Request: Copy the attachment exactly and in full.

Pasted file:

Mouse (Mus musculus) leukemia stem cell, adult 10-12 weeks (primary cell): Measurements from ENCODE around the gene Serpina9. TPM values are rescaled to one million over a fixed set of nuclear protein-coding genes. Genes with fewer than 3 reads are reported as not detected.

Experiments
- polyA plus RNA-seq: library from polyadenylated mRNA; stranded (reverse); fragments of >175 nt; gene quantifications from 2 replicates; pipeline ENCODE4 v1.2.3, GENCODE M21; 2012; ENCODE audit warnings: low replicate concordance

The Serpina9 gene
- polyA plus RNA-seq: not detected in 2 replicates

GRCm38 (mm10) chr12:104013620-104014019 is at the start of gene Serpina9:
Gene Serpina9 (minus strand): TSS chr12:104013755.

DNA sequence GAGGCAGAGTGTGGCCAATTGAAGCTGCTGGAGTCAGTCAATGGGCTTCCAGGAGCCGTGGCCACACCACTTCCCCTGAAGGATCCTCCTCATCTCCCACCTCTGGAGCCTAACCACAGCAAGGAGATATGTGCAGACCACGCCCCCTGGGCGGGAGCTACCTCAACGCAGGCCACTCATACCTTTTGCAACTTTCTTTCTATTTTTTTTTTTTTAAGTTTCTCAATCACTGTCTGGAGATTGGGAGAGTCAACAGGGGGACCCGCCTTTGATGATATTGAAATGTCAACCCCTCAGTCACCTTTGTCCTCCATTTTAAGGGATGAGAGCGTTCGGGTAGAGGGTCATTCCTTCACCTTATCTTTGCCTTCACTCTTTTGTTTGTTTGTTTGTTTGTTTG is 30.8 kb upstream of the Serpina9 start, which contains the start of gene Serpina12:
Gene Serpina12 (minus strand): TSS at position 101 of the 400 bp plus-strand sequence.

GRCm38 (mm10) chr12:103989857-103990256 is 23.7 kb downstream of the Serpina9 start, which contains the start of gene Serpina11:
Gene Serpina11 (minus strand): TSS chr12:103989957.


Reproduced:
Mouse (Mus musculus) leukemia stem cell, adult 10-12 weeks (primary cell): Measurements from ENCODE around the gene Serpina9. TPM values are rescaled to one million over a fixed set of nuclear protein-coding genes. Genes with fewer than 3 reads are reported as not detected.

Experiments
- polyA plus RNA-seq: library from polyadenylated mRNA; stranded (reverse); fragments of >175 nt; gene quantifications from 2 replicates; pipeline ENCODE4 v1.2.3, GENCODE M21; 2012; ENCODE audit warnings: low replicate concordance

The Serpina9 gene
- polyA plus RNA-seq: not detected in 2 replicates

GRCm38 (mm10) chr12:104013620-104014019 is at the start of gene Serpina9:
Gene Serpina9 (minus strand): TSS chr12:104013755.

DNA sequence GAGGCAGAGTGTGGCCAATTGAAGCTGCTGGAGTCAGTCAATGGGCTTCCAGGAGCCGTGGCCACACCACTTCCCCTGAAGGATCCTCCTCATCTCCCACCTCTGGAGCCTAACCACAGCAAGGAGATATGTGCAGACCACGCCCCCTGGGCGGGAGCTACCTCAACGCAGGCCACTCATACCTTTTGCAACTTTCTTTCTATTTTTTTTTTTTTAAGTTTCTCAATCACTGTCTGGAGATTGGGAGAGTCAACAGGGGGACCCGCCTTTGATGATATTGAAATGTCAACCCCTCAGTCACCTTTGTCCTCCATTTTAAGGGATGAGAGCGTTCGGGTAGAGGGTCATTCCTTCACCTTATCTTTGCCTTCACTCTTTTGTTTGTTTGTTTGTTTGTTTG is 30.8 kb upstream of the Serpina9 start, which contains the start of gene Serpina12:
Gene Serpina12 (minus strand): TSS at position 101 of the 400 bp plus-strand sequence.

GRCm38 (mm10) chr12:103989857-103990256 is 23.7 kb downstream of the Serpina9 start, which contains the start of gene Serpina11:
Gene Serpina11 (minus strand): TSS chr12:103989957.